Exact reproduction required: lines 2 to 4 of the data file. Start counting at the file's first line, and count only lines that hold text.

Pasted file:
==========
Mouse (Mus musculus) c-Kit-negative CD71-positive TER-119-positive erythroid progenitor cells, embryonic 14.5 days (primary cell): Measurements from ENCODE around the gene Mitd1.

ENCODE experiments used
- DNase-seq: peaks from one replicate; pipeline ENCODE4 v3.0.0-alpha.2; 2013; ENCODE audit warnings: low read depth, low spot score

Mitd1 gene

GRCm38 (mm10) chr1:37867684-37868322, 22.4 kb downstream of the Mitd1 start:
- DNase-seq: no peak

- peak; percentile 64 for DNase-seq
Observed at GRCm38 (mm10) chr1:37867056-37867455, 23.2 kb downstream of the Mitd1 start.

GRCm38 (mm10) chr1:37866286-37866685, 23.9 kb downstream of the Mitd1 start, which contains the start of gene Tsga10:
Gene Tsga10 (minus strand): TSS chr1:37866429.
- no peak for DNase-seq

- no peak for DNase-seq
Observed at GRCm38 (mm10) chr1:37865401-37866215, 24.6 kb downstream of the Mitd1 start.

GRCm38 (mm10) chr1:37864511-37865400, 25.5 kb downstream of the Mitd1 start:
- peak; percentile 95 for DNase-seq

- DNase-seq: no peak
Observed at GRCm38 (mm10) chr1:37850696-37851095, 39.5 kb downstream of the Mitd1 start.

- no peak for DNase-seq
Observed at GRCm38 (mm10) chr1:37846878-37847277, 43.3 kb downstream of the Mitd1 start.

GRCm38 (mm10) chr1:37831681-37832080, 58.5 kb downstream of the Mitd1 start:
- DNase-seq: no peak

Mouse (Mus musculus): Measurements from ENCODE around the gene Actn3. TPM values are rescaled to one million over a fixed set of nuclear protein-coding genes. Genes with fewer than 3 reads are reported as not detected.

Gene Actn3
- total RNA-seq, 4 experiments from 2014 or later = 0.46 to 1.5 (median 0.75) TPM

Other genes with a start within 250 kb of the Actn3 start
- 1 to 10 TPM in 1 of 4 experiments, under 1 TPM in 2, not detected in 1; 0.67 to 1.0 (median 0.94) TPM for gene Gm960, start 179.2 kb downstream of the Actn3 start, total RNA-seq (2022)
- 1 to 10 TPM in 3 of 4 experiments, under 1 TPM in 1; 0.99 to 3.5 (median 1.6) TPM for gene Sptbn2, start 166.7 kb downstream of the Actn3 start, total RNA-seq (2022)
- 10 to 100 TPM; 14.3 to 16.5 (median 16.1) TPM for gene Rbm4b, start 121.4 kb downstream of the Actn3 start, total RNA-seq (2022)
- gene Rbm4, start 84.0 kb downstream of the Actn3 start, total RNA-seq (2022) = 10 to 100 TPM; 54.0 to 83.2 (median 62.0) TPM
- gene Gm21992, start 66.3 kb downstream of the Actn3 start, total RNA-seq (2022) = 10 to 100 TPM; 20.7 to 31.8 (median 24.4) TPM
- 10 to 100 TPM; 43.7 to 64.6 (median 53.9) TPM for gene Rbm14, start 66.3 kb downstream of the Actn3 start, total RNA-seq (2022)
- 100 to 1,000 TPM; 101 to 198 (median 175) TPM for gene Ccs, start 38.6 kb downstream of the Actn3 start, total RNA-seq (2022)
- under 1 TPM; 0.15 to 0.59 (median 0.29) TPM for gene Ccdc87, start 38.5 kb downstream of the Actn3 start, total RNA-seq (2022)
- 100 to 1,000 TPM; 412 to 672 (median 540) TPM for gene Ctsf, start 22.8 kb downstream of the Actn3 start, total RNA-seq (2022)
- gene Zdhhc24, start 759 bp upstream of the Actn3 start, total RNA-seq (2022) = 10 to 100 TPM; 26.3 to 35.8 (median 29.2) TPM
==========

ENCODE experiments used
- DNase-seq: peaks from one replicate; pipeline ENCODE4 v3.0.0-alpha.2; 2013; ENCODE audit warnings: low read depth, low spot score

Mitd1 gene